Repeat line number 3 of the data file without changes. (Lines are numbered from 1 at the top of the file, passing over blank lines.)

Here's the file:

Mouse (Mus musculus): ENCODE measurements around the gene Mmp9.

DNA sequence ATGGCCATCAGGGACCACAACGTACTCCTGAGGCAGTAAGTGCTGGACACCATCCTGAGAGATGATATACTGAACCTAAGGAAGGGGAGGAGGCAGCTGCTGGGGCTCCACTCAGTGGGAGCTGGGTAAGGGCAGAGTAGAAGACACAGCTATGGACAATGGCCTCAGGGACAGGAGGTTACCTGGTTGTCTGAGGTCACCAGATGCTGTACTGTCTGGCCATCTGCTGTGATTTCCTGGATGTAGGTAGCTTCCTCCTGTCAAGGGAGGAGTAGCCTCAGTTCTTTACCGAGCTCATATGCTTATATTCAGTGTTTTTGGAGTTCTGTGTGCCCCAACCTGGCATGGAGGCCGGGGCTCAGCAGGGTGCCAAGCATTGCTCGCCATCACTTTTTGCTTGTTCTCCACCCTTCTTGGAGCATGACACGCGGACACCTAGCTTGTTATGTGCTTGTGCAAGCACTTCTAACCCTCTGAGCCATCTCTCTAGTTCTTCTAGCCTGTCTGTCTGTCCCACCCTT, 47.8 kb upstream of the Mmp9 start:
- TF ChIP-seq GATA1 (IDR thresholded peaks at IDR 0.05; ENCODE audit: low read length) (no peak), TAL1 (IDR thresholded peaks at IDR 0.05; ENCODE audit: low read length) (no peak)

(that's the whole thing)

- TF ChIP-seq GATA1 (IDR thresholded peaks at IDR 0.05; ENCODE audit: low read length) (no peak), TAL1 (IDR thresholded peaks at IDR 0.05; ENCODE audit: low read length) (no peak)